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Hua Guang Liu, 41, who's remains were found in the credit river, is pictured in this Peel Police handout photo, August 21, 2012.

A mother of three, Guang Hua Liu lived in a middle-class neighbourhood in Scarborough. A licensed holistic practitioner,  she became the owner of a spa in May.

A friend dropped off the 41-year-old businesswoman at the Forget-Me-Not Health Care spa on Friday, Aug. 10 around 6:30 p.m.

Ms. Liu never came home.

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The following Wednesday, hikers made the grisly discovery of a foot with yellow-painted toenails in Mississauga's Hewick Meadows Park, about 45 kilometres west of where she lived in east-end Toronto. Police later recovered a head and two hands from the Credit River. Then, on the weekend, more human remains were discovered in Scarborough's West Highland Creek, which is within walking distance of Ms. Liu's home.

Peel police said Tuesday that Ms. Liu was the victim of a gruesome killing and dismemberment.

The stunning announcement comes after a summer of violence that began with the brutal slaying and dismemberment of Chinese international student Lin Jun that left Canadians reeling. Luka Rocco Magnotta has been charged in that death. Toronto has also experienced a spate of shootings in public places, including the Eaton Centre, that had residents in fear.

In the case of Ms. Liu, police say her body parts had been left in the water for five to seven days.

There is no waterway connecting the two sites, suggesting Ms. Liu's killer might have strewn her body parts across the city. But for now, both Peel and Toronto police have called off the search for more remains.

Instead, they are focusing on piecing together the circumstances behind Ms. Liu's disappearance and death, which officers are treating as a homicide even though they have not determined cause of death.

Helen Savo-Sardaro, who works in the building where the Forget-Me-Not spa is located, went to the spa twice to get her eyebrows done since May, when Ms. Liu took over the spa from the previous owner.

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The detail police released about yellow toenail polish immediately jogged her memory, Ms. Savo-Sardaro said Tuesday.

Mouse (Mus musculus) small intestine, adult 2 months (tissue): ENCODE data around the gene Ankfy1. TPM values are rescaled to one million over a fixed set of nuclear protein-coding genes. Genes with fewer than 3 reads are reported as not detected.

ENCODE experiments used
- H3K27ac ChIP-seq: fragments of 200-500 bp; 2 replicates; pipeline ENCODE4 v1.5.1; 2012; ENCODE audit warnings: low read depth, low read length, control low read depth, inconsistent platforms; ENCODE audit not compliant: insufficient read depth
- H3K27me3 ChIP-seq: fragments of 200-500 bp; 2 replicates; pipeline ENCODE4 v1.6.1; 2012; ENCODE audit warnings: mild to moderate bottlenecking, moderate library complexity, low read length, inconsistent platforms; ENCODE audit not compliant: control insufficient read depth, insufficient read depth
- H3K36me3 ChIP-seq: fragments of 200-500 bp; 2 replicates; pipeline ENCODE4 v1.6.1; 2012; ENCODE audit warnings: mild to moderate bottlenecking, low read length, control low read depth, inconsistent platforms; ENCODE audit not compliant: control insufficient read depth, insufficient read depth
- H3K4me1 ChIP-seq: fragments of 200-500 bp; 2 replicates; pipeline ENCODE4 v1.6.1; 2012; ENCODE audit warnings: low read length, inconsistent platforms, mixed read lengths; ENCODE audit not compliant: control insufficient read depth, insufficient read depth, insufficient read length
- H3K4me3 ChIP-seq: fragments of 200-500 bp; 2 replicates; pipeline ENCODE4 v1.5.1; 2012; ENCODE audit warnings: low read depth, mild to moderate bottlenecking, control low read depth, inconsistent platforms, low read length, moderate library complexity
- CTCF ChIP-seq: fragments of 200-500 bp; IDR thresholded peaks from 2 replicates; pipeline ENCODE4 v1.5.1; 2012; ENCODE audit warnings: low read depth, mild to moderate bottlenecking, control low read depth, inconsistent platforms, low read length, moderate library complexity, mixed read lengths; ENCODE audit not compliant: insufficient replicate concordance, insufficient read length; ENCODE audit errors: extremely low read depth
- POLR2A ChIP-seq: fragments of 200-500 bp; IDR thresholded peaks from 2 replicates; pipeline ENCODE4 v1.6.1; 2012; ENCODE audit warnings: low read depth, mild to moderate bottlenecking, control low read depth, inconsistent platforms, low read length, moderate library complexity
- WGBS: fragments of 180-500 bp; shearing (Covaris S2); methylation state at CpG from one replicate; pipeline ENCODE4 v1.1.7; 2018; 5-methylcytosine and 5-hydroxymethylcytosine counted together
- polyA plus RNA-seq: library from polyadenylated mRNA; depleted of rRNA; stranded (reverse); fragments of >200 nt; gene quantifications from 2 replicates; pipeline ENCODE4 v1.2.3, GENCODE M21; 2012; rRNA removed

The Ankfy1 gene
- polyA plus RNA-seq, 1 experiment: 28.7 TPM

"It just crossed my mind and … I had seen her with yellow toe-nail polish the day I went to get my eyebrows done," she said, adding she instantly feared the victim might be Ms. Liu. She told her building manager about those fears. Later when police confirmed the identity, Ms. Savo-Sardaro was stunned.

"I'm still in shock. I can't imagine this happening to somebody in our community here," she said.

A few doors down from the spa, Jong Soon Suh teared up when she heard the news about Ms. Liu's death.

"It's a nightmare," said Ms. Suh, who has owned a dry-cleaning business in the complex for nearly 18 years.

Ms. Suh said a man came into her store with a missing poster of Ms. Liu last week. He was visibly upset and said that Ms. Liu was his girlfriend.

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A Canadian citizen, Ms. Liu lived in a townhouse in Scarborough near Huntingwood Drive and Kennedy Road, within walking distance of the creek where her two calves, arm and thigh were found.

She lived with her adult son, while her two younger children lived with their father.

A neighbour, who did not want to be named, said she sometimes went by the name Heather.

She added Ms. Liu's son spoke better English than his mother, but it seemed like it was not his first language either.

"We've never had a problem here. This is shocking," the woman said of her neighbourhood.

Neighbours could not recall any unusual activity around the townhouse where Ms. Liu lived.

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On Tuesday, potted plants hung off the awning of the garage of Ms. Liu's house and the lawn was neatly mowed. A crumpled phone book sat next to the front door and white blinds on the main-floor windows were pulled shut.

Peel Inspector George Koekkoek said it is too early to talk about a possible suspect, but police don't believe there are other victims.

"We have no reason to believe that this is anything other than an isolated case and that's the focus of our investigation thus far," Insp. Koekkoek said.

With reports from Amanda Kwan, Oliver Moore and The Canadian Press

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